|WEB NEWS 58|
In this issue of WHOTT Web News we take a brief at The Challenge of Steam Propulsion, Glover & Uglow and Charabanc for Bristol.
The Challenge of Steam Propulsion -
In today’s world of alternative power sources like compressed
natural gas, hydrogen cells, electric hybrids and all-electric
systems recharged from patches under the road or overhead wand, not
to mention regenerative flywheels, exciting experiments continue in
the quest for the most economical and best environmental form of
motive power. Some of these applications are not entirely new,
having been tried many decades before but abandoned due to cost or
lack of technical advancement in materials. However, one alternative
not being considered today is that of steam propulsion which, had it
not become uneconomic and deterred by legislation, may have had
chance to succeed. One man who believed in this and stood firmly by
his convictions was Thomas Clarkson, and one town in Britain
continued to operate his steam buses longer than anywhere else. This
was no great city far away but right here in westcountry, in
Clarkson was born at Salford in 1864 and after a grammar school education went on to study mechanical engineering and emerged in 1885 as Whitworth scholar of the year. In 1886 he attended the Normal School of Science, moving to the Royal School of Mines in February 1887 to study practical metallurgy. He then became a Government student at the Royal College of Science and acted as a laboratory demonstrator under the auspices of Professor Huntingdon. The following year Clarkson obtained a lectureship at King’s College. Playing around with natural minerals, liquid fuels and Bunsen burners led him into thinking how road transport could benefit from fossil fuel. The railways were already performing with heavy steam locomotives, carrying tons of coal and water to generate steam, but the sheer weight - size ratio was unsuitable for road vehicles, as discovered by inventors such as Hancock and Gurney whose vehicles were penalised at toll houses. Clarkson needed to design something that was lightweight, simple to operate and, most importantly, capable of raising working steam pressure in a very short time. His main challenge was the internal combustion petrol engine that had already emerged at the end of the 19th century but still unreliable and lacked power on hills and required some form of gear box to overcome gradients.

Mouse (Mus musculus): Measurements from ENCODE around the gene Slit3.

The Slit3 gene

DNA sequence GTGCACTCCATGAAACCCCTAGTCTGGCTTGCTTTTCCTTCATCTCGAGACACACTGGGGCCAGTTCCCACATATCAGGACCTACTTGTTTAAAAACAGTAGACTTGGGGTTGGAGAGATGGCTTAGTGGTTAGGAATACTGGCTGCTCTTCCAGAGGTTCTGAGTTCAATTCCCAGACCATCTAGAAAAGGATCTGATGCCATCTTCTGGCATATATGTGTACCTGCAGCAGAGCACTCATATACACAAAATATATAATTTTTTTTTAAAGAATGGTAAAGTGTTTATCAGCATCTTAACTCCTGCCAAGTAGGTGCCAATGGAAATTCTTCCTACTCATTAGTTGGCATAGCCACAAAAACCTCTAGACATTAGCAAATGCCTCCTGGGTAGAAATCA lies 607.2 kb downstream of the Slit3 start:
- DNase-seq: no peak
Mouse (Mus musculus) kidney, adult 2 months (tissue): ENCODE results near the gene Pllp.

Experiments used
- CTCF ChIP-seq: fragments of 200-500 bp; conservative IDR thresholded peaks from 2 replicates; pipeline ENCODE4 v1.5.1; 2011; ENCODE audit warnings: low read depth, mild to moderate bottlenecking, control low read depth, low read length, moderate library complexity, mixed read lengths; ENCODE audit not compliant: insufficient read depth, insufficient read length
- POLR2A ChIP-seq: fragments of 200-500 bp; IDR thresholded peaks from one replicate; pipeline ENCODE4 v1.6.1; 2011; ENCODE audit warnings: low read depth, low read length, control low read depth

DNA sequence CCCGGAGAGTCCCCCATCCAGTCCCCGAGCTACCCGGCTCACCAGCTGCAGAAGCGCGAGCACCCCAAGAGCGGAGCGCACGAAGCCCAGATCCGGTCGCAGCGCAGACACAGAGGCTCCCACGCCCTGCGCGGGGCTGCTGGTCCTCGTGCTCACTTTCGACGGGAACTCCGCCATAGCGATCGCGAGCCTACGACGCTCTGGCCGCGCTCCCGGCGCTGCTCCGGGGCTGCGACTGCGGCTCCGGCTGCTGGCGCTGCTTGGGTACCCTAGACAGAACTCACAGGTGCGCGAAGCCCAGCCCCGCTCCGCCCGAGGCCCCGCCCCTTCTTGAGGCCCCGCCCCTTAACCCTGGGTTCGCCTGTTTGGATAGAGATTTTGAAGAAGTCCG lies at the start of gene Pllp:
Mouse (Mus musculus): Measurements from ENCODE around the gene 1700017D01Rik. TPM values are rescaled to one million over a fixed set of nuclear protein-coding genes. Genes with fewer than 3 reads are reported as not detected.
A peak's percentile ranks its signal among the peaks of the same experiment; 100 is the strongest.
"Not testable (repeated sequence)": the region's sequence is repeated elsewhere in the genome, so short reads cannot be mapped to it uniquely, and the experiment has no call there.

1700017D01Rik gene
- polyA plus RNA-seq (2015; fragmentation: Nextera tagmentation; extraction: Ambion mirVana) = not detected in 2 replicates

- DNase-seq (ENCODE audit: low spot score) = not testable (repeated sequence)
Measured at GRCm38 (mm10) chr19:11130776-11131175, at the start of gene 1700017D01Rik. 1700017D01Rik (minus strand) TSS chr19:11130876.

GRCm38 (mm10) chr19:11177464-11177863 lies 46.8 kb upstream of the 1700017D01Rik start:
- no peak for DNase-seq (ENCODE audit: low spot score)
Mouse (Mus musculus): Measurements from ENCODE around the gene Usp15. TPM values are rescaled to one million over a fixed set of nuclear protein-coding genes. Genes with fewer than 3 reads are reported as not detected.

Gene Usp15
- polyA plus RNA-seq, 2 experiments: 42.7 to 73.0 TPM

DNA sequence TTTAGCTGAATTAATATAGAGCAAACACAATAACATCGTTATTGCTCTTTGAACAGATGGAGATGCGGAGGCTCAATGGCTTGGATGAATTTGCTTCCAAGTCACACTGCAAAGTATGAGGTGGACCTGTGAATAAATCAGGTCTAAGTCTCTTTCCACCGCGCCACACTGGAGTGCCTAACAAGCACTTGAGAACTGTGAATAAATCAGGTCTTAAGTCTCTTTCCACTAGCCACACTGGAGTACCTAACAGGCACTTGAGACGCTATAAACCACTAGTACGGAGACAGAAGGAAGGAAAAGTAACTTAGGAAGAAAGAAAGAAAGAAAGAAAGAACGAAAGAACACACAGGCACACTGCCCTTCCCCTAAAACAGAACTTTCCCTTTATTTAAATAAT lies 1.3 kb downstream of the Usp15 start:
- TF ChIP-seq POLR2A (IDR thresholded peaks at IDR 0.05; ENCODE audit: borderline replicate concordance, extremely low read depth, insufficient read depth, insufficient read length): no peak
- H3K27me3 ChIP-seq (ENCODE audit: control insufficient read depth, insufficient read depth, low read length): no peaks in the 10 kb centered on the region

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Glover & Uglow
- Glover & Uglow (pronounced
Yuglow), haulage contractors of Kelly Bray, Callington, joined
English China Clays (ECC) in 1961, bringing with it a fleet of 78
road haulage vehicles. With depots at Launceston, Liskeard and
Holsworthy, it had long been a haulage contractor to the Group’s
china clay and quarrying interests. The history of G & U extends
back to forty years before joining ECC, having been founded in 1921
by Walter Glover and Philip Uglow, as engineers and haulage
contractors. For operating premises in those years just after the
Great War they bought the former army camp at Kelly Bray. There the
company was established as electrical engineers and motor trade
machinists, body makers and coach builders, the latter activities in
the main having been set up to provide the company itself with
tailor-made vehicles for the road haulage business.